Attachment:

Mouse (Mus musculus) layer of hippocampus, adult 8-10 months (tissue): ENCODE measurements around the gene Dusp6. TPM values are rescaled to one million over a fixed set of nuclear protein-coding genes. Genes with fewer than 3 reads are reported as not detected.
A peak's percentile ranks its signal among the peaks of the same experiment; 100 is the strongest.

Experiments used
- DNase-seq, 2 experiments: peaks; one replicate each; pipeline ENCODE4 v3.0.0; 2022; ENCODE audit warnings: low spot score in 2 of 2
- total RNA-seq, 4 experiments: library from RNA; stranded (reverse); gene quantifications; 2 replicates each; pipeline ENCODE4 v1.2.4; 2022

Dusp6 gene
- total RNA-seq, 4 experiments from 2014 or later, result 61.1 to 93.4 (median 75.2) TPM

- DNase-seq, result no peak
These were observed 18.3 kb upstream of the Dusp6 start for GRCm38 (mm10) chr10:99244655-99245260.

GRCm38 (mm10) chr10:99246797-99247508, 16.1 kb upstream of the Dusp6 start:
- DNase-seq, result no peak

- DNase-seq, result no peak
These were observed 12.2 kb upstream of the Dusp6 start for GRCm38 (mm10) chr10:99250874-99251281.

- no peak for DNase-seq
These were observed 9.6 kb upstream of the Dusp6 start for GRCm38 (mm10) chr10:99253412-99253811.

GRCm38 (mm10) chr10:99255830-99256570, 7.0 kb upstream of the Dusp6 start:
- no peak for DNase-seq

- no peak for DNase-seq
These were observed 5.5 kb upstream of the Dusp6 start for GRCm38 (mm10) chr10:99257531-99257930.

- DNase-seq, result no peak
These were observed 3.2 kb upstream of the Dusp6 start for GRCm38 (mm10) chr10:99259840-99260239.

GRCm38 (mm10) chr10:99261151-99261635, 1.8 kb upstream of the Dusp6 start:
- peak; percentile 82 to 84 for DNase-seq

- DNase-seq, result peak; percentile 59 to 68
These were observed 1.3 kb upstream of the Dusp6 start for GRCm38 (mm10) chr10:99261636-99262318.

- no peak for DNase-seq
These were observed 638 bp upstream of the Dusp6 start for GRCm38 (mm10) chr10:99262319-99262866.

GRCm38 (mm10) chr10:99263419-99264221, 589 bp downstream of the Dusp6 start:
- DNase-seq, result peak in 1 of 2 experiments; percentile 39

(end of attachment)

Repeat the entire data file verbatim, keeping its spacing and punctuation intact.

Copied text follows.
Mouse (Mus musculus) layer of hippocampus, adult 8-10 months (tissue): ENCODE measurements around the gene Dusp6. TPM values are rescaled to one million over a fixed set of nuclear protein-coding genes. Genes with fewer than 3 reads are reported as not detected.
A peak's percentile ranks its signal among the peaks of the same experiment; 100 is the strongest.

Experiments used
- DNase-seq, 2 experiments: peaks; one replicate each; pipeline ENCODE4 v3.0.0; 2022; ENCODE audit warnings: low spot score in 2 of 2
- total RNA-seq, 4 experiments: library from RNA; stranded (reverse); gene quantifications; 2 replicates each; pipeline ENCODE4 v1.2.4; 2022

Dusp6 gene
- total RNA-seq, 4 experiments from 2014 or later, result 61.1 to 93.4 (median 75.2) TPM

- DNase-seq, result no peak
These were observed 18.3 kb upstream of the Dusp6 start for GRCm38 (mm10) chr10:99244655-99245260.

GRCm38 (mm10) chr10:99246797-99247508, 16.1 kb upstream of the Dusp6 start:
- DNase-seq, result no peak

- DNase-seq, result no peak
These were observed 12.2 kb upstream of the Dusp6 start for GRCm38 (mm10) chr10:99250874-99251281.

- no peak for DNase-seq
These were observed 9.6 kb upstream of the Dusp6 start for GRCm38 (mm10) chr10:99253412-99253811.

GRCm38 (mm10) chr10:99255830-99256570, 7.0 kb upstream of the Dusp6 start:
- no peak for DNase-seq

- no peak for DNase-seq
These were observed 5.5 kb upstream of the Dusp6 start for GRCm38 (mm10) chr10:99257531-99257930.

- DNase-seq, result no peak
These were observed 3.2 kb upstream of the Dusp6 start for GRCm38 (mm10) chr10:99259840-99260239.

GRCm38 (mm10) chr10:99261151-99261635, 1.8 kb upstream of the Dusp6 start:
- peak; percentile 82 to 84 for DNase-seq

- DNase-seq, result peak; percentile 59 to 68
These were observed 1.3 kb upstream of the Dusp6 start for GRCm38 (mm10) chr10:99261636-99262318.

- no peak for DNase-seq
These were observed 638 bp upstream of the Dusp6 start for GRCm38 (mm10) chr10:99262319-99262866.

GRCm38 (mm10) chr10:99263419-99264221, 589 bp downstream of the Dusp6 start:
- DNase-seq, result peak in 1 of 2 experiments; percentile 39